Respected Contributor
Posts: 2,808
Registered: ‎12-27-2010

Re: Dementia and Hallucinations

@Jo1313 has your husband been under general anesthesia with in the last 6 months or so?

Trusted Contributor
Posts: 1,274
Registered: ‎10-23-2011

Re: Dementia and Hallucinations

@juanitalinda   We had the same situation with my mom before she passed away at age 98.  Toward the end of her life, she insisted there was no one there to assist her even though the nurse assistant was in the next room!  Even when she saw her, she asked when the nurse she knew(the woman standing before her) was coming to take care of her. 


In the end, it was a blessing that mom passed away peacefully because her loved ones did not want her to suffer any longer.

Honored Contributor
Posts: 15,824
Registered: ‎09-01-2010

Re: Dementia and Hallucinations


My 89 year old mother is in endstage dementia; the last 5 years have been the most intense.  

2 years ago was when Mom started voicing her thoughts and dreams as real happenings.  She was adamant about one story in particular, that was ridiculous, but so real to her, and I thought she would never let it go!  

Mom has talked about the other people in her house for years.  Our family is very small, so there are only 7 of us who have been in her home on a regular basis since before Covid.  We finally figured out those other people are us.  We became those "other people" about the time she lost the memory of who we are to her.  My brothers are the nice men who come to visit and depending on where her mind is at the exact moment I visit, I can be a childhood friend, her mother, sister, the neighbor who lives in this house, or a complete stranger.  She has not recognized me as her daughter for more than a year.  In January she told a Hospice nurse she had 3 children; a girl and 2 boys.  She said my name but did not remember my brothers names, altho she did acknowledge the brother who was with her was one even tho she didn't know his name.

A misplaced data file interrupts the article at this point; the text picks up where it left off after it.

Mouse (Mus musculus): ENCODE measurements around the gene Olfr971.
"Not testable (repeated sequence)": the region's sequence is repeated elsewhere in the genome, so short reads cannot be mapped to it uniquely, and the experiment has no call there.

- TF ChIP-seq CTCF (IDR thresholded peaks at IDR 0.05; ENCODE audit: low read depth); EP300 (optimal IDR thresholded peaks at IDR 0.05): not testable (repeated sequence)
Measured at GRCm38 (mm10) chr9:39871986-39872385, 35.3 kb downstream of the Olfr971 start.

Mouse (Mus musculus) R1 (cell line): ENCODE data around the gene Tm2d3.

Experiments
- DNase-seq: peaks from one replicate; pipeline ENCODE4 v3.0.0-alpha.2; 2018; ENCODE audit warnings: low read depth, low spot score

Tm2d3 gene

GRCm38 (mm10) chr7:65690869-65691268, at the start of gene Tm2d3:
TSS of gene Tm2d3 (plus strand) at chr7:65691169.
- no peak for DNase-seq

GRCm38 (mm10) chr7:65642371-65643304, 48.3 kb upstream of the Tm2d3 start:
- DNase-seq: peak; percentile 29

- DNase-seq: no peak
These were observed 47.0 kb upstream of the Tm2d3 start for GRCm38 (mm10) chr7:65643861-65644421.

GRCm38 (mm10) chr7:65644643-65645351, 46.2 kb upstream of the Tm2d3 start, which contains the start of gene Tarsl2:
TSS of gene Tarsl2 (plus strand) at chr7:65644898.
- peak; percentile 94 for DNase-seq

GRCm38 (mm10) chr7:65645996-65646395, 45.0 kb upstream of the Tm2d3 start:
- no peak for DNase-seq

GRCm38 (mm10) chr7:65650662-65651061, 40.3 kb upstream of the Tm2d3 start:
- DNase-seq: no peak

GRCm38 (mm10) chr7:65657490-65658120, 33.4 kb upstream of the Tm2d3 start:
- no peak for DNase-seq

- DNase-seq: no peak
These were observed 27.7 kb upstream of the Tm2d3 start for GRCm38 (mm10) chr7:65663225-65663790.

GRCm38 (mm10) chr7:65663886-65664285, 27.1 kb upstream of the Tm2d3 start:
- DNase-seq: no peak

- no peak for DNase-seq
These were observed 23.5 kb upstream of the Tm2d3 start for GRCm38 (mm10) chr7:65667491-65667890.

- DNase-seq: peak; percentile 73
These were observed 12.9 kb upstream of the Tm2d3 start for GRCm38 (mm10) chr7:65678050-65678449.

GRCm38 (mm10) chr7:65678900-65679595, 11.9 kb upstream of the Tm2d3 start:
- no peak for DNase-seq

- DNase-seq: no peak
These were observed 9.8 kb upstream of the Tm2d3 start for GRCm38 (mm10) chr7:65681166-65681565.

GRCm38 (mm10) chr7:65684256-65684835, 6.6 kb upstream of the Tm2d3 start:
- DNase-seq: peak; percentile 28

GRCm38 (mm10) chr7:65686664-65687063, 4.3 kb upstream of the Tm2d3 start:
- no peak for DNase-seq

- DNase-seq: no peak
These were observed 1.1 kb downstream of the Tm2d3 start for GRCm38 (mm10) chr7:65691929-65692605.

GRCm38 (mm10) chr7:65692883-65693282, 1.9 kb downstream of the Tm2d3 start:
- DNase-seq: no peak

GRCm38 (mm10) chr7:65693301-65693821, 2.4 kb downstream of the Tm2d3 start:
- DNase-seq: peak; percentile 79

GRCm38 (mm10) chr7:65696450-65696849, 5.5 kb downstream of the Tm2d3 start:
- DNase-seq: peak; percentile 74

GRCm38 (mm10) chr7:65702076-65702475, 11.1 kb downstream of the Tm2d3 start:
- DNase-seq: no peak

Regardless of how far you are into this dementia journey, my one suggestion which comes from personal experience is to choose your words carefully and don't tell the person they're wrong.  Their frustration can turn violent in the blink of an eye and they are incredibly strong when angry!


I send best wishes to you thru this difficult journey.  Take care of yourself as well.


Valued Contributor
Posts: 913
Registered: ‎02-02-2021

Re: Dementia and Hallucinations

@LizzieInSRQ wrote:

@Jo1313 has your husband been under general anesthesia with in the last 6 months or so?

No anesthesia..but I will have his Dr. check for a urinary tract infection as others here have mentioned.

I've looked up all his meds but I don't know if when all mixed together might contribute to it.

He's been taking all the same meds for well over a yr.

Esteemed Contributor
Posts: 5,314
Registered: ‎05-24-2010

Re: Dementia and Hallucinations